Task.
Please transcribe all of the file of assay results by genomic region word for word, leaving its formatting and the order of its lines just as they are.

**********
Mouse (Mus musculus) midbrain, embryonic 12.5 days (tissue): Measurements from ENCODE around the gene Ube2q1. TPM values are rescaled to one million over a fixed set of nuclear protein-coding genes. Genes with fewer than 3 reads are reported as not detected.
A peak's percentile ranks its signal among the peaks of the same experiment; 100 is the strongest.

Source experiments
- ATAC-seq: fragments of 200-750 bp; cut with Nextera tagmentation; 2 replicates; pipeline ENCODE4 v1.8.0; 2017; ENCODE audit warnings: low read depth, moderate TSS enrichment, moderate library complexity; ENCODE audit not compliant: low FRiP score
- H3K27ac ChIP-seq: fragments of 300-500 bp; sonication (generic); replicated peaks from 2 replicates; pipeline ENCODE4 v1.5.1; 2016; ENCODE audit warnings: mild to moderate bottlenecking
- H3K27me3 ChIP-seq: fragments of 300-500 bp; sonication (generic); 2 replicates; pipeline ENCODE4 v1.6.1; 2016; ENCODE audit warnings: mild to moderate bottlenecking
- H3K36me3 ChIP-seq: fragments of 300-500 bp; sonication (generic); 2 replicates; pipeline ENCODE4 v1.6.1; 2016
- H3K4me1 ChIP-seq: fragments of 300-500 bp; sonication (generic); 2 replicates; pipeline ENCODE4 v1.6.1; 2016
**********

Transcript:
Mouse (Mus musculus) midbrain, embryonic 12.5 days (tissue): Measurements from ENCODE around the gene Ube2q1. TPM values are rescaled to one million over a fixed set of nuclear protein-coding genes. Genes with fewer than 3 reads are reported as not detected.
A peak's percentile ranks its signal among the peaks of the same experiment; 100 is the strongest.

Source experiments
- ATAC-seq: fragments of 200-750 bp; cut with Nextera tagmentation; 2 replicates; pipeline ENCODE4 v1.8.0; 2017; ENCODE audit warnings: low read depth, moderate TSS enrichment, moderate library complexity; ENCODE audit not compliant: low FRiP score
- H3K27ac ChIP-seq: fragments of 300-500 bp; sonication (generic); replicated peaks from 2 replicates; pipeline ENCODE4 v1.5.1; 2016; ENCODE audit warnings: mild to moderate bottlenecking
- H3K27me3 ChIP-seq: fragments of 300-500 bp; sonication (generic); 2 replicates; pipeline ENCODE4 v1.6.1; 2016; ENCODE audit warnings: mild to moderate bottlenecking
- H3K36me3 ChIP-seq: fragments of 300-500 bp; sonication (generic); 2 replicates; pipeline ENCODE4 v1.6.1; 2016
- H3K4me1 ChIP-seq: fragments of 300-500 bp; sonication (generic); 2 replicates; pipeline ENCODE4 v1.6.1; 2016